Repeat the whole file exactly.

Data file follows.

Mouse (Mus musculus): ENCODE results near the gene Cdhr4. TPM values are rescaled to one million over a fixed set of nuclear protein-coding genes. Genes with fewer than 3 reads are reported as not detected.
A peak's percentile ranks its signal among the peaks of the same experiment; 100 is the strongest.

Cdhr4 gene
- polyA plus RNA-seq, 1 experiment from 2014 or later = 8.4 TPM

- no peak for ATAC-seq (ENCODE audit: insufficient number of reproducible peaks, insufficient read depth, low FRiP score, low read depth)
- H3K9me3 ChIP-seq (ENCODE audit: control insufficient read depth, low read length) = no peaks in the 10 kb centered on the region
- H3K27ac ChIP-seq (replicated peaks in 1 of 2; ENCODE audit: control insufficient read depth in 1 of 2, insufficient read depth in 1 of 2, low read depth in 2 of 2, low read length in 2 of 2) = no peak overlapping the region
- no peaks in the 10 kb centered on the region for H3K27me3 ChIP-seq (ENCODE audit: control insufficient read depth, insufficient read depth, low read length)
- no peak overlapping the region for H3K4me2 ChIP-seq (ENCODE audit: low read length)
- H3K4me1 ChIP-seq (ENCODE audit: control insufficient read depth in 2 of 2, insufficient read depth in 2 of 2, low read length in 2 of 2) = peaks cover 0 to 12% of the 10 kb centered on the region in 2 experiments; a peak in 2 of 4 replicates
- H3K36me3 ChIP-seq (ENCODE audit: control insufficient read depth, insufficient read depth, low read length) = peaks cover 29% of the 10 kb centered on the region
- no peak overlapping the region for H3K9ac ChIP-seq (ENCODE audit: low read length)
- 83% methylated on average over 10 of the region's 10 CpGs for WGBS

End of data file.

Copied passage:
Mouse (Mus musculus): ENCODE results near the gene Cdhr4. TPM values are rescaled to one million over a fixed set of nuclear protein-coding genes. Genes with fewer than 3 reads are reported as not detected.
A peak's percentile ranks its signal among the peaks of the same experiment; 100 is the strongest.

Cdhr4 gene
- polyA plus RNA-seq, 1 experiment from 2014 or later = 8.4 TPM

- no peak for ATAC-seq (ENCODE audit: insufficient number of reproducible peaks, insufficient read depth, low FRiP score, low read depth)
- H3K9me3 ChIP-seq (ENCODE audit: control insufficient read depth, low read length) = no peaks in the 10 kb centered on the region
- H3K27ac ChIP-seq (replicated peaks in 1 of 2; ENCODE audit: control insufficient read depth in 1 of 2, insufficient read depth in 1 of 2, low read depth in 2 of 2, low read length in 2 of 2) = no peak overlapping the region
- no peaks in the 10 kb centered on the region for H3K27me3 ChIP-seq (ENCODE audit: control insufficient read depth, insufficient read depth, low read length)
- no peak overlapping the region for H3K4me2 ChIP-seq (ENCODE audit: low read length)
- H3K4me1 ChIP-seq (ENCODE audit: control insufficient read depth in 2 of 2, insufficient read depth in 2 of 2, low read length in 2 of 2) = peaks cover 0 to 12% of the 10 kb centered on the region in 2 experiments; a peak in 2 of 4 replicates
- H3K36me3 ChIP-seq (ENCODE audit: control insufficient read depth, insufficient read depth, low read length) = peaks cover 29% of the 10 kb centered on the region
- no peak overlapping the region for H3K9ac ChIP-seq (ENCODE audit: low read length)
- 83% methylated on average over 10 of the region's 10 CpGs for WGBS